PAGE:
D.C. Gay Marriage Polling: Some Thoughts
In his column this week, LL makes a case for why supporters of gay marriage in the District should embrace the idea of a ballot initiative. Right now, the orthodoxy among marriage equality advocates is that such matters of civil rights should never be put up for a vote. That's a principle that's hard to dispute. LL, however, sees an exception where civil rights would win big, and where pounding the opposition into dust would not only feel really good but also advance other political objectives.
Still, you may ask: Why is LL so convinced that gay marriage would win big?
There's polls, you see: A July poll of registered Democrats in three wards conducted by leading business types showed 77 percent support for gay marriage. Then there's another, lesser known poll that's been whispered about for months among local same-sex-marriage advocates—a poll that the Human Rights Campaign, national advocacy group, had conducted in the spring showing upwards of 65 percent support citywide, LL is told by multiple sources. That's landslide territory.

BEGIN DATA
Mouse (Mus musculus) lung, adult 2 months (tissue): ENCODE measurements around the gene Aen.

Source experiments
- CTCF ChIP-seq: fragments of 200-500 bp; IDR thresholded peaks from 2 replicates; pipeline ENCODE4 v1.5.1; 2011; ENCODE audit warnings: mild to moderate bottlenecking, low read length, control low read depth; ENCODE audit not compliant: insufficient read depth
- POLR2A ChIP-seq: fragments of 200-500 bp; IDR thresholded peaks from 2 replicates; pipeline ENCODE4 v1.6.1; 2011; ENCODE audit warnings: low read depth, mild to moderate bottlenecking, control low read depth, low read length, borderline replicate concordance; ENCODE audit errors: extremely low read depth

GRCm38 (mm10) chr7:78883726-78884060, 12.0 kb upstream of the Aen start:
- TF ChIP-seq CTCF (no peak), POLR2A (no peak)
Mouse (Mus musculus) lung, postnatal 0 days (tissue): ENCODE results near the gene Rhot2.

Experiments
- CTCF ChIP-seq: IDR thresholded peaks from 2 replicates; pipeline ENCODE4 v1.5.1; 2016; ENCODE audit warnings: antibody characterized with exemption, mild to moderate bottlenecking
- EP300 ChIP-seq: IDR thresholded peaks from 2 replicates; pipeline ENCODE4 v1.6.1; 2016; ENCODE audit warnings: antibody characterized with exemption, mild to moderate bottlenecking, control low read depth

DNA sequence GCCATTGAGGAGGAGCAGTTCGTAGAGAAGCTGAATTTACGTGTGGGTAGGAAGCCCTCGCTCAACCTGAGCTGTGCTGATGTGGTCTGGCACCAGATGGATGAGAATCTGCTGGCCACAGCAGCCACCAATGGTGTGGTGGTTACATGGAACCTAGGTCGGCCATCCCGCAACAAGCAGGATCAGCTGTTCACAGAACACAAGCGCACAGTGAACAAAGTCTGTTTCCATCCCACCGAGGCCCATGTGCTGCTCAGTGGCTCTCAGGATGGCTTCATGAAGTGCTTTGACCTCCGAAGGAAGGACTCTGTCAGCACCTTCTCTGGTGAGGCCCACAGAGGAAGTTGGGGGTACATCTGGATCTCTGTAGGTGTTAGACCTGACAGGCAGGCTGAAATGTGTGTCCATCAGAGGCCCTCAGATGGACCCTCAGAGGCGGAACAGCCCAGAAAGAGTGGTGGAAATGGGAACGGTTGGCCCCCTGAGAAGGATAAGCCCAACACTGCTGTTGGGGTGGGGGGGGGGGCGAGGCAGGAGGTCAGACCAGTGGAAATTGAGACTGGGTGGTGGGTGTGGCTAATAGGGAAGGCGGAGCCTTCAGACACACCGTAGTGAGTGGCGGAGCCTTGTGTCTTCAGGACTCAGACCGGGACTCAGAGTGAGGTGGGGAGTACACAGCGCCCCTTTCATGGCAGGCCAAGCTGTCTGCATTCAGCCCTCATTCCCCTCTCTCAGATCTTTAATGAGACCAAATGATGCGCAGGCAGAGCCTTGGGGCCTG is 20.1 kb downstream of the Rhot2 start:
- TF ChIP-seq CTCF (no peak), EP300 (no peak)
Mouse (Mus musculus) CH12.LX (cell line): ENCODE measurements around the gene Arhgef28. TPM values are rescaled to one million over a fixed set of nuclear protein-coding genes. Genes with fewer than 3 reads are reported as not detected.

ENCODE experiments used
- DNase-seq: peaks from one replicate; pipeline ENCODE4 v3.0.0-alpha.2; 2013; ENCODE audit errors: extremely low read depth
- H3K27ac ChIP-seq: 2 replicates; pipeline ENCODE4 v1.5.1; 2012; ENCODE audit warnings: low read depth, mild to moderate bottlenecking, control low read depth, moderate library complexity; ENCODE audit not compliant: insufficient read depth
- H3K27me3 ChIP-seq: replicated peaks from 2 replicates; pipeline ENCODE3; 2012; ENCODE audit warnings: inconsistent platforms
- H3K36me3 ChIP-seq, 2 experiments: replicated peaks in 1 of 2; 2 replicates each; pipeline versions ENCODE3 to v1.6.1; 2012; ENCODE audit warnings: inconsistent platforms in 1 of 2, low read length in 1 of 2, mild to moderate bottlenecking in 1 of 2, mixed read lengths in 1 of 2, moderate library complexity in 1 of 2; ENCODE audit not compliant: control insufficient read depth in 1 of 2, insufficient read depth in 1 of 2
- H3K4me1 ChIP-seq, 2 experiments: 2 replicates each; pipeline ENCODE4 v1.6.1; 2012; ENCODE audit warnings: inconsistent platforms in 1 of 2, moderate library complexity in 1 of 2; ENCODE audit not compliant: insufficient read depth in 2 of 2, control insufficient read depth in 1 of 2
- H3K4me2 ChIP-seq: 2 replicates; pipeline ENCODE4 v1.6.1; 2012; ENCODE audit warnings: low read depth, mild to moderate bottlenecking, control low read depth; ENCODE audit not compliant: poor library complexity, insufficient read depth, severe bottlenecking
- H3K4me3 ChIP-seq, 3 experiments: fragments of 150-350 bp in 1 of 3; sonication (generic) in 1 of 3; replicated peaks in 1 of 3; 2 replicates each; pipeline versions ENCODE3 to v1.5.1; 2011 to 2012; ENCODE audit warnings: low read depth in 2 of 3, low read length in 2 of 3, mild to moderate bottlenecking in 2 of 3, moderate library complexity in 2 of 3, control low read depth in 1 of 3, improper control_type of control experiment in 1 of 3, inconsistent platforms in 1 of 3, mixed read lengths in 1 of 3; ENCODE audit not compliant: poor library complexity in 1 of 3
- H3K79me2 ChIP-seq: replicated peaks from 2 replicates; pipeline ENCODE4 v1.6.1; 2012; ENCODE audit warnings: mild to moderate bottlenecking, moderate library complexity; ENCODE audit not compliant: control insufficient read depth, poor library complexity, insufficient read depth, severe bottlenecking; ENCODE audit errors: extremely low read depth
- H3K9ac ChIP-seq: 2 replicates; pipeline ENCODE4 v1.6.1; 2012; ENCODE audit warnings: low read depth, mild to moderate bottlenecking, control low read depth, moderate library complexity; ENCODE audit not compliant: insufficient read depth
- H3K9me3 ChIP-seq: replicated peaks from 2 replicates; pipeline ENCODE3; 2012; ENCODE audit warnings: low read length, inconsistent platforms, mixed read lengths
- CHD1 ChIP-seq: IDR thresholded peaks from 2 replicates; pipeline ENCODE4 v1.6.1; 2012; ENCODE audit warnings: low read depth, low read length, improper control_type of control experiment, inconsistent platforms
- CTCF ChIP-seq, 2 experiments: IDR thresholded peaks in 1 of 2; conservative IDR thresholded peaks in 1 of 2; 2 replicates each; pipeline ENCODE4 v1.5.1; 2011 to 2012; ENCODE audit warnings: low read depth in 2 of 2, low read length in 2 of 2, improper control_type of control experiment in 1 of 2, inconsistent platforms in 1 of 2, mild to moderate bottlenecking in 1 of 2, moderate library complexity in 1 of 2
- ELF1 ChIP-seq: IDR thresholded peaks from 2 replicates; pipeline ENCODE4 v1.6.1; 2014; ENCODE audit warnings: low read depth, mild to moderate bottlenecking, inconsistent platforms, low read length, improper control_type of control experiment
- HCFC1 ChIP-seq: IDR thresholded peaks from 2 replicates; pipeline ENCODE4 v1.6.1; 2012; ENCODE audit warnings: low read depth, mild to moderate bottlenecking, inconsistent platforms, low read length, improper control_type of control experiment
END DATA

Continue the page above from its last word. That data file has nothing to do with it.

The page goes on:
But a couple of things worth mentioning on that polling. First off, the July poll was done in wards 1, 3, and 6—areas considered especially white and especially liberal. And, under a racial breakdown, the difference are stark: 92 percent of whites said they'd favor a council marriage bill, while only 41 percent of blacks said so. The age divide is stark as well: For those over 65 support drops to 64 percent from over 80 percent for all other age groups.
In other words: Surprise—the race and generational divides are real.
Then there's the HRC poll, which is shrouded in secrecy. LL has not seen an actual polling report or gotten any details on question format of sampling methodology. On Tuesday, LL called up the HRC and asked for details on the poll. This is what he got, a statement from spokesman Brad Luna: "From time to time, on a variety of issues of importance to our community across the country, we will go into the field with a public opinion poll. These polls are primarily done for internal guidance and the results of them are not released."
Obviously, the HRC has an interest in keeping the results close to the vest. Start publicizing that there's a huge majority in favor of your position, and you get local political columnists making harebrained arguments that you should betray your principles and just have a vote already.
The commenters over on the column have already started to explain why LL's got it all wrong. Feel free to chip in here as well.